Drug Firm's Visit to School Prompts Inquiry by F.D.A.
The U.S. Food and Drug Administration is looking into an incident last fall at a Maryland high school in which Eli Lilly & Company sales representatives passed out materials promoting the company's antidepressant Prozac.
Frank Masci, the principal of Walter Johnson High School in Bethesda, Md., said last week that F.D.A. officials visited the school twice last month after an article on the incident appeared in The Washington Post.
An F.D.A. spokesman said he could not deny that an inquiry was under way, but he would not characterize its focus or scale.
The Eli Lilly representatives went to the school on Oct. 6 as part of National Depression Screening Day, an educational effort sponsored by such organizations as the National Institute of Mental Health and the American Psychiatric Association.
Only about six schools--most in the District of Columbia--were among the 2,000 screening sites last fall, said Barbara Kopans, the associate director of the Massachusetts-based National Depression Screening Day Project.
An education grant from Eli Lilly underwrites about half the cost of the event, she said.
At the Bethesda school, an Eli Lilly sales representative, who is also a psychiatric nurse, talked about depression at an assembly of about 700 students. The nurse did not mention Prozac during her presentation, Mr. Masci said.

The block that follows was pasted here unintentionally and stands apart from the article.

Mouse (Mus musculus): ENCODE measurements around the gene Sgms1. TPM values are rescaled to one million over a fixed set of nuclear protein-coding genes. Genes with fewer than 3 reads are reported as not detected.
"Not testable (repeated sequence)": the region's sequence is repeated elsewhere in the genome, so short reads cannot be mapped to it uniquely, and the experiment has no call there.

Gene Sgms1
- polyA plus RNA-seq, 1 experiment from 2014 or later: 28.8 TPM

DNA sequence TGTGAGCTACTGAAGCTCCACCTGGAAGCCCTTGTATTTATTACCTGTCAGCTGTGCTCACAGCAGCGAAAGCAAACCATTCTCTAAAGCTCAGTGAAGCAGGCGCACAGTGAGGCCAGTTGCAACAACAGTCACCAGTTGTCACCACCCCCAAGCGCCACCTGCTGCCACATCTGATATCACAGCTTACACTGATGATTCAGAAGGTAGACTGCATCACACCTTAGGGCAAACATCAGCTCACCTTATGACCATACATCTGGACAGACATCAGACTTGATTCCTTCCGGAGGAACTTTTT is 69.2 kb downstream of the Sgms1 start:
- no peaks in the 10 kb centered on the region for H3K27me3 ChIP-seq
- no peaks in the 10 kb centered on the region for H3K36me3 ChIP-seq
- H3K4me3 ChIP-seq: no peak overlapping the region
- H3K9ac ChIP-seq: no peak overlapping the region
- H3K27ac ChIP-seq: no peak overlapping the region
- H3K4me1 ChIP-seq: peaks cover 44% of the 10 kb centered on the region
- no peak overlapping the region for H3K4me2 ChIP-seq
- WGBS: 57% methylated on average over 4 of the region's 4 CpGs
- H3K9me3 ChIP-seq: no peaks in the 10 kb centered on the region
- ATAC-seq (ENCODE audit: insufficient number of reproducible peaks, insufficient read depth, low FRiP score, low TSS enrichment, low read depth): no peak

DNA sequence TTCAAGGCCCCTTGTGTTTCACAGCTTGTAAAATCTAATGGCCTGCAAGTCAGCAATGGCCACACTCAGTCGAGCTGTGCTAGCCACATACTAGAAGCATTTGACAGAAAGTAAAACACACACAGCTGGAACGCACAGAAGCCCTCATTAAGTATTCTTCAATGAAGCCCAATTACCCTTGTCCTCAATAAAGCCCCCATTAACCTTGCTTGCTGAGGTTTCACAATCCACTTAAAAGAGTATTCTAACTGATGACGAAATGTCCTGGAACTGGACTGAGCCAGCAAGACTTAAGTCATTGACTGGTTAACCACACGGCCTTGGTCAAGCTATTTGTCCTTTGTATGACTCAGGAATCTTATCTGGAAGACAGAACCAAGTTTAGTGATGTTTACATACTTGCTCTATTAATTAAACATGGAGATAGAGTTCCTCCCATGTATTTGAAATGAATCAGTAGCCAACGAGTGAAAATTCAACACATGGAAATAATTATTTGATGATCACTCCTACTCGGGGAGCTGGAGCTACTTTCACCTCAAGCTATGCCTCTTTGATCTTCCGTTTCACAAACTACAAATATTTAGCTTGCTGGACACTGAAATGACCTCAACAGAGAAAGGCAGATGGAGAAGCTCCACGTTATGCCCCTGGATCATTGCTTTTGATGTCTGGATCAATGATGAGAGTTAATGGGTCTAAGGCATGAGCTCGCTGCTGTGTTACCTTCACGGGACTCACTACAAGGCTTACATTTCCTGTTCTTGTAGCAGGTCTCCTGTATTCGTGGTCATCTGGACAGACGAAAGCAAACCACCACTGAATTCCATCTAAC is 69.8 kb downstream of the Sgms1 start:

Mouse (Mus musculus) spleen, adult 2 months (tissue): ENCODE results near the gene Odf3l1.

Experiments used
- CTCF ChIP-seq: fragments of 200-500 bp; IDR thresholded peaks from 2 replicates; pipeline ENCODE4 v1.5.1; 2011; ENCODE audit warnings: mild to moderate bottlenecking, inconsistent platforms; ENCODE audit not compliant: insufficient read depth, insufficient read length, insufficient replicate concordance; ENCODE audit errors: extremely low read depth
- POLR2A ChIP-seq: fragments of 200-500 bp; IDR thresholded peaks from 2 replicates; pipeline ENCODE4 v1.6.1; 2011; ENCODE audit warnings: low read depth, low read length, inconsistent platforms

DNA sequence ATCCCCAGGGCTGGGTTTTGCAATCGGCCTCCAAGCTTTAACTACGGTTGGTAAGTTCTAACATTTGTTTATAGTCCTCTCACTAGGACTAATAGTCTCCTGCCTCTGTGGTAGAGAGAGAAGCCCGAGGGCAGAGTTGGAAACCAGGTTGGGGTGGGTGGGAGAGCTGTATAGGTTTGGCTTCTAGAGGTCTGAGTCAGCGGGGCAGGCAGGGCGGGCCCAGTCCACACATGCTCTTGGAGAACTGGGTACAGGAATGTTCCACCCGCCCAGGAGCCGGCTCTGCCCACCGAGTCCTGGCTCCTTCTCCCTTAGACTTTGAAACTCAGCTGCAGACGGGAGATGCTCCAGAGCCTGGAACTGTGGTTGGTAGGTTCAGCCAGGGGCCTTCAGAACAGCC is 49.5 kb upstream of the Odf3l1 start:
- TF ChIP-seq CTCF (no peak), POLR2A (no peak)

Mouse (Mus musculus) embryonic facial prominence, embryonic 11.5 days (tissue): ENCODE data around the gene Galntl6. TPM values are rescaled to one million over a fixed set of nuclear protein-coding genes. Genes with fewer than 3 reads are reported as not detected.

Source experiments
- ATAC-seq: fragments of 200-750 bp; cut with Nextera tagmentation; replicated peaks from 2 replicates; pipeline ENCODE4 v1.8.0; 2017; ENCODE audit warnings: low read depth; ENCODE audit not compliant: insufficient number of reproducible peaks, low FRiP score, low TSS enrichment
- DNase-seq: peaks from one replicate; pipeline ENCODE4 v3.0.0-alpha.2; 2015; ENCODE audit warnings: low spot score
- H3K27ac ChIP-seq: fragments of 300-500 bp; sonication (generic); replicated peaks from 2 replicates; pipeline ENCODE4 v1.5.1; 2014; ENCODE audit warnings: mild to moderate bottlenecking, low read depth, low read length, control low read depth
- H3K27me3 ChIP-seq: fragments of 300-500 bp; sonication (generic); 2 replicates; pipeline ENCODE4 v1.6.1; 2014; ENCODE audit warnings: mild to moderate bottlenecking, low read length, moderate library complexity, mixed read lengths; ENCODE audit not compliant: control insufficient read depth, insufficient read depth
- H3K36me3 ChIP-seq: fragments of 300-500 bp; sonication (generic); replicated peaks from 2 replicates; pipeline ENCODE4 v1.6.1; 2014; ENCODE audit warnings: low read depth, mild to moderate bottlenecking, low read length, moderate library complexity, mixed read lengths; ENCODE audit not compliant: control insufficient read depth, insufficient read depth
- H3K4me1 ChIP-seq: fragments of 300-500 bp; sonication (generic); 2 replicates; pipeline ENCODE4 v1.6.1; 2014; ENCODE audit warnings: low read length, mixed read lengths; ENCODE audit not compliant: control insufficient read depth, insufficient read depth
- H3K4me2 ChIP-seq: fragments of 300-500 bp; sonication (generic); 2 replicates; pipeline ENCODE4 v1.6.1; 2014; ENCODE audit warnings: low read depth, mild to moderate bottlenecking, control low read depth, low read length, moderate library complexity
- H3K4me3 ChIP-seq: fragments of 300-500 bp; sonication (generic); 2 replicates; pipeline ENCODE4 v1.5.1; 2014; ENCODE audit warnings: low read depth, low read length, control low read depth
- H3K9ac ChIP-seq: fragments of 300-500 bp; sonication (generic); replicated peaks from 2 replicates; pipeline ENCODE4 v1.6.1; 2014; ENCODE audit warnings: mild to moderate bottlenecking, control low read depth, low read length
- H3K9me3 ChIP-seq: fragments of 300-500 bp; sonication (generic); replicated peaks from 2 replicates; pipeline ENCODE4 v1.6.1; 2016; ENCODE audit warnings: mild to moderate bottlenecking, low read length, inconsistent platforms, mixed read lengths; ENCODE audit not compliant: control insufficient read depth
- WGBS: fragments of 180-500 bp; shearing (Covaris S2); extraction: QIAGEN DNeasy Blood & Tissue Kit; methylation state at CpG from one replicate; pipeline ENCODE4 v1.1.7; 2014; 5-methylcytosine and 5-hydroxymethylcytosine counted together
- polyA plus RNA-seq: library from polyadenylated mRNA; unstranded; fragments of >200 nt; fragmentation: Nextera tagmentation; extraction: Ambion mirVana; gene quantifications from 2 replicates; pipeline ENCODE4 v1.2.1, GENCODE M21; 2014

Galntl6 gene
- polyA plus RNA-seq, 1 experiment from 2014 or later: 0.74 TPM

After the assembly, the Eli Lilly representatives gave students brochures on depression and note pads and pens inscribed with the brand name Prozac, Mr. Masci said. Prozac is a drug widely prescribed to treat depression.
The actions at Walter Johnson High School represented an isolated incident that was "clearly against corporate policy," Victoria Murphy, an Eli Lilly spokeswoman, said last week.
The company will no longer allow its staff to participate in National Depression Screening Day activities, Ms. Murphy said.
The F.D.A. has guidelines for direct-to-consumer marketing, she said, and the materials passed out at Johnson High "are normally given by the sales representative to a health-care professional."
Ms. Murphy would not comment on any F.D.A. inquiry.
While most aspects of the event were educational and helpful to some students who later sought counseling, Mr. Masci said, school officials would never have given permission for commercial products to be promoted on campus.